Gardening tips: Can you reuse pot compost

We use your sign-up to provide content in ways you’ve consented to and to improve our understanding of you. This may include adverts from us and 3rd parties based on our understanding. You can unsubscribe at any time. More info

Although grass growth slows in the winter, meaning it may not need to be cut, maintaining it is extremely important. This includes raking up leaves, as well as making sure it doesn’t get waterlogged, all of which can result in a damaged grass.

Speaking to, one expert has shared top tips on how to maintain a healthy lawn this winter.

Gardening expert at Hayes Garden World, Angela Slater, explained: “If the lawn is wet and waterlogged make sure you avoid walking over it as this can cause compaction and lead to even greater problems.

“A healthy lawn needs a good even distribution of air pockets to allow the grass to thrive and if the soil is compacted the grass cannot grow and you will be left with soil like concrete and bare patches.”

If the lawn suffers during wet, muddy weather, it is recommended to lay stepping-stones through it to allow easy access.

This can help the grass stay healthy, without causing damage by walking over it.

Another form of damage that can occur to the grass is when walking over it during frosty spells.

Angela said: “Do not walk on the grass if it is frosted as you will break the grass which can lead to brown patches.”

Gardeners who suffer from brown patches on their grass can repair it using edges or patches with turves cut out from other areas of the garden.

DIY couple transform caravan into ‘jaw-dropping’ space for £800 [PICTURES]

Mrs Hinch fan shares ‘cheap’ hack to get rid of washing machine mould [COMMENT]
Nationwide HPI: House price growth reaches double digits [EXPLAINER]

The Royal Horticultural Society (RHS) then recommends cutting all lawn edges to crisp up its appearance, and save work next season.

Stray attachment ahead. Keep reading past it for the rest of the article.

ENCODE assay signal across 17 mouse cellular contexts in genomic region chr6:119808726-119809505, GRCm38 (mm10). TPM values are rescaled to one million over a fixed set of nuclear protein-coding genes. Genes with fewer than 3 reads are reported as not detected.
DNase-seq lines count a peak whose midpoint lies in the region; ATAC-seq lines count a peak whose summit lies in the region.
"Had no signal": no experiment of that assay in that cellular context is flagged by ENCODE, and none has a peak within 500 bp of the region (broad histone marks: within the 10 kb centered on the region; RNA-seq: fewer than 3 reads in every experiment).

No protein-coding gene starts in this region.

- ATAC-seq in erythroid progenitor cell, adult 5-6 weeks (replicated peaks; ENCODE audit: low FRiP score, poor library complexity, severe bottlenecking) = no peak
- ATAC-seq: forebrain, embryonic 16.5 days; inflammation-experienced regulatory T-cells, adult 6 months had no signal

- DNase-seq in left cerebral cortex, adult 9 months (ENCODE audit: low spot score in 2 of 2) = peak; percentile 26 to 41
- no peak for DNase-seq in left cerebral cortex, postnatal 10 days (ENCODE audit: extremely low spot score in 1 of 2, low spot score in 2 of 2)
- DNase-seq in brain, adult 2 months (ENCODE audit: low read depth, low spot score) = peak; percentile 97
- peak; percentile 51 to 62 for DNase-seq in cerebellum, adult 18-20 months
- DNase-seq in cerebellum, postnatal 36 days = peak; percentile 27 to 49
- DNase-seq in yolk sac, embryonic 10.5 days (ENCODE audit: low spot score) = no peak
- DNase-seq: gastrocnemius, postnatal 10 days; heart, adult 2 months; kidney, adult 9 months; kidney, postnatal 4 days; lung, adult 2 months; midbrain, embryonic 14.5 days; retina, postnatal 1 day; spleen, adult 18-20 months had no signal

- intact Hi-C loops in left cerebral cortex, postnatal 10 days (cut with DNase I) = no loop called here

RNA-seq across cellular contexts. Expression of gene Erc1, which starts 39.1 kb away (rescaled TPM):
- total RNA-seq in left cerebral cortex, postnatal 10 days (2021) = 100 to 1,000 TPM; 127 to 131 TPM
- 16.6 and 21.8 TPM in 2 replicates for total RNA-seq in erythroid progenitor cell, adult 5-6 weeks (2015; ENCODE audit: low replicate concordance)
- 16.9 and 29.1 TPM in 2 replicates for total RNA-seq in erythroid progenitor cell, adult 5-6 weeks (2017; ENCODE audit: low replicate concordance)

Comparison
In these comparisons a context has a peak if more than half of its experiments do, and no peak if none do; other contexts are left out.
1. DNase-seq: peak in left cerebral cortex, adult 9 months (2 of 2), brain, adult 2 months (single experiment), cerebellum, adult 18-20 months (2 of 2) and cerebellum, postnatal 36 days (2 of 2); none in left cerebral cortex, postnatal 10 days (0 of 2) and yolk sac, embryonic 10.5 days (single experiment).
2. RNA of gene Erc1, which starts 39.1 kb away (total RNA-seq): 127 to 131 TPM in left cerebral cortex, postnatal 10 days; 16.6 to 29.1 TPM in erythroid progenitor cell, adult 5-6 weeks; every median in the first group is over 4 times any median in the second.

As well as not walking across the lawn, Angela advised gardeners to rake up leaves as soon as they accumulate.

This is because leaves can block the light, which can result in bare patches appearing on the grass.

They can also stop moisture reaching the grass, which can help it grow, albeit slowly.

When raking up the leaves, gardeners should also deal with any present moss.

Angela said: “Deal with any moss by raking off with a spring rake, treating with a dedicated moss killer and aerating the soil by piercing with a fork at regular intervals.”

However, in order to make leafmould successfully, the moss must be separated from the leaves.

The expert added: “Make some leafmould by placing the leaves in a black plastic bin bag, squeeze out the air, pierce the bottom of the bag and leave in a corner for six months, after which you can use it on herbaceous borders as a mulch and soil improver. 

Looking for a new home, or just fancy a look? Add your postcode below or visit InYourArea

“If you don’t want to make leafmould just pile them in an out of the way corner where they will provide a habitat for insects and they will rot down naturally.”

Leafmould can take a couple of years to reach good quality soil conditioner, but can be used for a variety of different gardening jobs.

When maintaining the lawn through the winter months, it is best to keep an eye out for fungal patches.

They can ruin the grass and may need treatment from a professional.

Angela explained that if they are just small toadstools, they will eventually disappear.

She added: “Sometimes a lawn feed can correct the problem.”

Source: Read Full Article